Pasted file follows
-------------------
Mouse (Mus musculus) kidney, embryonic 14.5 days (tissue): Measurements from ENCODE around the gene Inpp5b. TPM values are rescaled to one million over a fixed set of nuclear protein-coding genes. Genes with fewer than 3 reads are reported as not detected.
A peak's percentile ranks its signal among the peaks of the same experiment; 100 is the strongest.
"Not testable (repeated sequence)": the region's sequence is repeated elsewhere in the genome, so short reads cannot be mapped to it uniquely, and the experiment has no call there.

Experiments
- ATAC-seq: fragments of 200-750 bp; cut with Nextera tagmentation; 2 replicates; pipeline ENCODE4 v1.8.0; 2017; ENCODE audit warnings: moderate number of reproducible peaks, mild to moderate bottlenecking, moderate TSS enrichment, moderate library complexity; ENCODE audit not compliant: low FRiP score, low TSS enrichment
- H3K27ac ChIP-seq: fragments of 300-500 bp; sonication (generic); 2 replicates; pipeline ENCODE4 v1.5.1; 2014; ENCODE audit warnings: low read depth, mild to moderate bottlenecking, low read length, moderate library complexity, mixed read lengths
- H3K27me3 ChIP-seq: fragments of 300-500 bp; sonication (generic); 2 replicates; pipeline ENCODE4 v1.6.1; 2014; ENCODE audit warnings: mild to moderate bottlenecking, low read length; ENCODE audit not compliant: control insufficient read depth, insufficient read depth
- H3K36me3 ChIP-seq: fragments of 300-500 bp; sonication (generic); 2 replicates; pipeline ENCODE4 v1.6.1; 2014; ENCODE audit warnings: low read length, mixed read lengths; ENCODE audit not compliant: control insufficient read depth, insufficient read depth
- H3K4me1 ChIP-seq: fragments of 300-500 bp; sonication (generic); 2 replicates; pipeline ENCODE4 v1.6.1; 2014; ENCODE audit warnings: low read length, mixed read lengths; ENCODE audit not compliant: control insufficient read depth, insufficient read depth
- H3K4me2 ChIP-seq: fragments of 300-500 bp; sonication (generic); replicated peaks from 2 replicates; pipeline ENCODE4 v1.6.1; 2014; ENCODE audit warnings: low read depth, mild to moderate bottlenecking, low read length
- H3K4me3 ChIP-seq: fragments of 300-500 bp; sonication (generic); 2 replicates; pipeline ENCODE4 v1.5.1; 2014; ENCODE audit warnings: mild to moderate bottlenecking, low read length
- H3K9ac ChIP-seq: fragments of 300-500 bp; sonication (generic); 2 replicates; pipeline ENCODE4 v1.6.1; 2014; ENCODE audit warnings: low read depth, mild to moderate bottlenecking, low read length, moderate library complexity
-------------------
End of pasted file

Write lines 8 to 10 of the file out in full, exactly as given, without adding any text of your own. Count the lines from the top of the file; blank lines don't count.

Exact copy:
- H3K36me3 ChIP-seq: fragments of 300-500 bp; sonication (generic); 2 replicates; pipeline ENCODE4 v1.6.1; 2014; ENCODE audit warnings: low read length, mixed read lengths; ENCODE audit not compliant: control insufficient read depth, insufficient read depth
- H3K4me1 ChIP-seq: fragments of 300-500 bp; sonication (generic); 2 replicates; pipeline ENCODE4 v1.6.1; 2014; ENCODE audit warnings: low read length, mixed read lengths; ENCODE audit not compliant: control insufficient read depth, insufficient read depth
- H3K4me2 ChIP-seq: fragments of 300-500 bp; sonication (generic); replicated peaks from 2 replicates; pipeline ENCODE4 v1.6.1; 2014; ENCODE audit warnings: low read depth, mild to moderate bottlenecking, low read length